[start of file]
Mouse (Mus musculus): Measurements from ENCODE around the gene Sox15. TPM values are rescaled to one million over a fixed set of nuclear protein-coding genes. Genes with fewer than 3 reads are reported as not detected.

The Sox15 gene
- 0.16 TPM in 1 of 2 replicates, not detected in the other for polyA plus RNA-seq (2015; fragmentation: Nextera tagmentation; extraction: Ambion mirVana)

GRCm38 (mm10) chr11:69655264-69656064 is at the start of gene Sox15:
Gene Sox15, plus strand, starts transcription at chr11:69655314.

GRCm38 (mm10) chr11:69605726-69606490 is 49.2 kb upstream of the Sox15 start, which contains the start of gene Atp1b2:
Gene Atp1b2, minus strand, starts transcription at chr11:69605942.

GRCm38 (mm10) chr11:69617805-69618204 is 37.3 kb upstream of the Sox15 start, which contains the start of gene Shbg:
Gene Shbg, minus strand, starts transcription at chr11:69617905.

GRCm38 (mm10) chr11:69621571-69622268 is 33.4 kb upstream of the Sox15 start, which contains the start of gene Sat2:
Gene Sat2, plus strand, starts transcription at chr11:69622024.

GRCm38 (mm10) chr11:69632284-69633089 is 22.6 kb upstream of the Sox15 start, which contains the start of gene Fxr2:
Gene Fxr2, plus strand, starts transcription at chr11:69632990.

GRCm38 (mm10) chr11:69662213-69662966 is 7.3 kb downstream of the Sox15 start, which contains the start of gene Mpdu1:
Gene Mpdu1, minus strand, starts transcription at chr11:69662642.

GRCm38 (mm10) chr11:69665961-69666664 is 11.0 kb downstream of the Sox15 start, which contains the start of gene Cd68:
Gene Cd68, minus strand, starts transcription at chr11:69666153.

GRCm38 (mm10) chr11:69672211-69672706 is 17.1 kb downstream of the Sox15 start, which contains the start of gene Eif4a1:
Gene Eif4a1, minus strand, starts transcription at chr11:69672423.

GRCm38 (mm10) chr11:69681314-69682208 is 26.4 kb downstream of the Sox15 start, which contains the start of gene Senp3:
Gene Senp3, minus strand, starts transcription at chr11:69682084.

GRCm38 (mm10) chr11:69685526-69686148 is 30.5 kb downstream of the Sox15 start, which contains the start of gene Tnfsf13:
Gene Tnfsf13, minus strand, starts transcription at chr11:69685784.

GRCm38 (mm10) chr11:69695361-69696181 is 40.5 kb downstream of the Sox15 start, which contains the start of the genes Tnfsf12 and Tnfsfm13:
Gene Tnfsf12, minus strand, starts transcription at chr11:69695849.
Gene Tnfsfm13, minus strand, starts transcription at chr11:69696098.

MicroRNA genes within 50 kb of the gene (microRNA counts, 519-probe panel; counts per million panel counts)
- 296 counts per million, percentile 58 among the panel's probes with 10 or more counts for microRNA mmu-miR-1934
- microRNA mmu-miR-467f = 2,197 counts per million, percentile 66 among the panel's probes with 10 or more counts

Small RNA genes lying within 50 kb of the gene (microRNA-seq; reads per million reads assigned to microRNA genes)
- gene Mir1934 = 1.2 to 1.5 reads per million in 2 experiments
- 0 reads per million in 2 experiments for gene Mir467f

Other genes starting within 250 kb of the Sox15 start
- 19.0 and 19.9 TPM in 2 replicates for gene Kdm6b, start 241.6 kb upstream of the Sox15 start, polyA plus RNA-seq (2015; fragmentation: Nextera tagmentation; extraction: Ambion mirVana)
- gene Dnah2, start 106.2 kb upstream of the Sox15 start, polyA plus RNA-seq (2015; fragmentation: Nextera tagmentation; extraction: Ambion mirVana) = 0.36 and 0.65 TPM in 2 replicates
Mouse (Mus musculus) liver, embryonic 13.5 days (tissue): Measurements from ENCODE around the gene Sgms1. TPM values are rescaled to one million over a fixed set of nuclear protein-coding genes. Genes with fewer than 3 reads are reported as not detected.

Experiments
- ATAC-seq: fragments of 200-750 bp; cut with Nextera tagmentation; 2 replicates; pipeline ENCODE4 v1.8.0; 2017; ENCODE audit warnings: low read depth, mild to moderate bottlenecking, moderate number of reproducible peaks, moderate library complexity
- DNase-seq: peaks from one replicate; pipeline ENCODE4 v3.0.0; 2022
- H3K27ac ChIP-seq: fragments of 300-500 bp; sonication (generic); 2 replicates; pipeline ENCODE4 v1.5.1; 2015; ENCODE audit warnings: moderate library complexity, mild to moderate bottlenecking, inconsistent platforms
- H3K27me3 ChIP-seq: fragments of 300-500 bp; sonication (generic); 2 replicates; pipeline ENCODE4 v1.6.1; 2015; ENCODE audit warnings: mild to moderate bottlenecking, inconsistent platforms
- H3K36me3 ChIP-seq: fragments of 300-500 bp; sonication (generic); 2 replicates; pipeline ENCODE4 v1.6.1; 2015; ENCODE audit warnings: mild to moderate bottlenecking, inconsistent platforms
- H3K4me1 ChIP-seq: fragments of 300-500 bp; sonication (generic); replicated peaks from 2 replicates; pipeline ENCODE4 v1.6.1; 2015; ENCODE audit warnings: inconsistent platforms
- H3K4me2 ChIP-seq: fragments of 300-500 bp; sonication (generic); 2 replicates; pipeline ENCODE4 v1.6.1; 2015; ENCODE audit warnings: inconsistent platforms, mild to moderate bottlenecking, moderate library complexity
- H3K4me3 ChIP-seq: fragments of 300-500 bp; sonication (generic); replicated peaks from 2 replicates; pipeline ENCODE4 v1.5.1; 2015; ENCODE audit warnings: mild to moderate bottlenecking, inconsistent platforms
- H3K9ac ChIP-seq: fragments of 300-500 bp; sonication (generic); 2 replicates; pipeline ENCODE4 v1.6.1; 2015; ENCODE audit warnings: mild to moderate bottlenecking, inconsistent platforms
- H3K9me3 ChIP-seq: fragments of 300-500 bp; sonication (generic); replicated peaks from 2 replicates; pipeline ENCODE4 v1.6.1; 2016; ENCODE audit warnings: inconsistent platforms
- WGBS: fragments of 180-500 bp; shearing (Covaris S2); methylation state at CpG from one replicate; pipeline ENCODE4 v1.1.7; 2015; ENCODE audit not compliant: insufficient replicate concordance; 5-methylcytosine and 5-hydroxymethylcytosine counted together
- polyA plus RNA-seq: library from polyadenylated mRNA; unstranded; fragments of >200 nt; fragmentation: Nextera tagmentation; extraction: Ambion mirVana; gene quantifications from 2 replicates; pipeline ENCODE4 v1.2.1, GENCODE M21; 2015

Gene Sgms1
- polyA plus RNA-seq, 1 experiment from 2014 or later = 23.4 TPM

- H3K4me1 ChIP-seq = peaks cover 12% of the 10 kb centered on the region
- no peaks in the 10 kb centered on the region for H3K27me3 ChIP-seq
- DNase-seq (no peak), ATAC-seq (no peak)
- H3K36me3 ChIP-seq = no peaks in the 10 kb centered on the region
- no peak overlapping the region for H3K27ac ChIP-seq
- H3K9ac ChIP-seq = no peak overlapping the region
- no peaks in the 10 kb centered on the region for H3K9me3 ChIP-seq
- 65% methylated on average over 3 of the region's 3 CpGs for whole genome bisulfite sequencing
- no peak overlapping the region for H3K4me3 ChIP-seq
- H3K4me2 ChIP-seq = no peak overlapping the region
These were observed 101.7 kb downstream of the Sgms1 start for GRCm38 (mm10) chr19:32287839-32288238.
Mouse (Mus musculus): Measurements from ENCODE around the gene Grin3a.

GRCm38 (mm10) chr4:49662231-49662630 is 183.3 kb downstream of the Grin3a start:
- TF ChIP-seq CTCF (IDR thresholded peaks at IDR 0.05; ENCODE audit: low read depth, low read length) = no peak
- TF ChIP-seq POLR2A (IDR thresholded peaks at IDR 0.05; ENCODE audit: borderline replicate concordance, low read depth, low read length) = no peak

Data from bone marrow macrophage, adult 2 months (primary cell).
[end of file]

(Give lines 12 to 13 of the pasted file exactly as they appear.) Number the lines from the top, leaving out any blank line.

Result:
GRCm38 (mm10) chr11:69632284-69633089 is 22.6 kb upstream of the Sox15 start, which contains the start of gene Fxr2:
Gene Fxr2, plus strand, starts transcription at chr11:69632990.